A few months ago, some minor glitches in my 2013 Tesla Model S were fixed at the Tesla service center in White Plains, New York.

It was a perfectly satisfactory experience, pretty much like any other service visit: Drive to the shop, read magazines for a couple of hours, get the car back, drive home.

The notable differences: a longer drive (about 45 minutes each way), a mechanic who took the time to talk to me in person, and no blaring television in the waiting room.

Not bad, as far as servicing your car goes. Still, it was a wasted, boring day.

ALSO SEE: Life With Tesla Model S: Trying Out The Service Program

But that was "then", before Tesla's service program was completely up to speed. I've just experienced the "now" of Tesla's new fully-formed service program.

If my experience is typical, it appears that Elon Musk & Co. have once again changed the automotive landscape.

As with the car itself,  it will be very difficult to go back to car-business-as-usual.

Fob story

My second Tesla service adventure started one day last month when I came back to my Model S in a parking lot to find all the windows down. 

A week later, as I was getting out of the car, all the windows went down again--on their own.

When I called the service center, the rep suggested the problem might be the key fob, which can lower the windows remotely if the lock/unlock button is held down.

Sure enough, I noticed that the cover over the lock/unlock button had fallen off, exposing the button and making it much more sensitive to any pressure.

With the key fob in my pocket, I had apparently been doing the automotive equivalent of the cell-phone pocket dial (aka butt-call).

2013 Tesla Model S P85 service loaner vehicle [photo: David Noland]

2013 Tesla Model S P85 service loaner vehicle [photo: David Noland]

I needed a new fob. And unfortunately, I was told, they couldn't just send me one.

The new key would have to be programmed to the car itself, a process that took a couple of hours and could only be performed at the service center.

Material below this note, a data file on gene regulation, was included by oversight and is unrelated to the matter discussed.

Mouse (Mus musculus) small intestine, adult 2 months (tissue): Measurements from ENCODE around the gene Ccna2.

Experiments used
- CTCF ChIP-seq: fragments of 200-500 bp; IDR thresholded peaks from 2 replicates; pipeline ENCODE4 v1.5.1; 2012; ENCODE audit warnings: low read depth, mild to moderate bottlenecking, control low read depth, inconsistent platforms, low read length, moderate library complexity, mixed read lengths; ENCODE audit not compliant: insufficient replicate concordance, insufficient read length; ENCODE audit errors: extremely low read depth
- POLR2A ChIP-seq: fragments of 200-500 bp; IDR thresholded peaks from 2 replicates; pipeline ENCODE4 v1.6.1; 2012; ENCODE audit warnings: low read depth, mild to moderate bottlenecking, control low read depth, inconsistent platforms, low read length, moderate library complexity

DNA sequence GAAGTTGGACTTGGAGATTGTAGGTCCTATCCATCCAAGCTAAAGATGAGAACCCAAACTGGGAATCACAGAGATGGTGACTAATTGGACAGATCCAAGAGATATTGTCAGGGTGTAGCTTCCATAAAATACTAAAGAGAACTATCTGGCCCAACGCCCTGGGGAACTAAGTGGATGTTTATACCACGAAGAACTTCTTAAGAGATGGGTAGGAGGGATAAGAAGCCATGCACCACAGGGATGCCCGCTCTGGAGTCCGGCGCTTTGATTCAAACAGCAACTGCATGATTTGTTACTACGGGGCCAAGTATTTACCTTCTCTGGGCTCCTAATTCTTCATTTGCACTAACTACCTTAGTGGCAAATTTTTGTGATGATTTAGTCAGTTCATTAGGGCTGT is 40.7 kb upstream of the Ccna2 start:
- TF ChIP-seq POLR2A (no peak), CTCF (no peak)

But instead of me having to drive to White Plains and hang around for a couple of hours--essentially blowing another day--Tesla would now send someone to pick up my car and leave me a loaner.

And not just any loaner: a $100,000 Model S 85-kWh Performance, the tippy-top of the Tesla line.

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Punch list

Since my car was going into the shop anyway, I added a few other minor items to the punch list:

  • The right rear door handle wouldn't extend when touched, though it extended normally when any other handle was touched
  • The cover over the button on the charge cord had also fallen off. (What is it with these button covers?)
  • The "smart" wipers had been acting remarkably dumb lately
  • The front fascia panel under the headlight didn't seem to fit snugly
  • Lastly, I requested the just-released software update Version 5.0, which is said to reduce the dreaded vampire power drain.

I had to wait almost three weeks to get an open slot. But on the appointed day and time, an enthusiastic young Tesla guy (does anyone over 30 work at this company?) showed up at my house in an immaculate black P85 Model S with about 600 miles on the odometer.

2013 Tesla Model S P85 service loaner vehicle [photo: David Noland]

2013 Tesla Model S P85 service loaner vehicle [photo: David Noland]

We filled out some paperwork, and before he handed me the keys, he mentioned that all the loaner P85s were electronically limited to about 80 mph--although there were no limits on the acceleration up to that point. Then he drove away in my car.

Within minutes, I jumped into the loaner and headed out to a local two-lane blacktop to learn first-hand just how much faster the P85 would get to 80 mph than my lowly 60-kWh car.

The ear-flattening, eye-bulging, vestibular-system-rattling answer: a whole lot faster.

P85 envy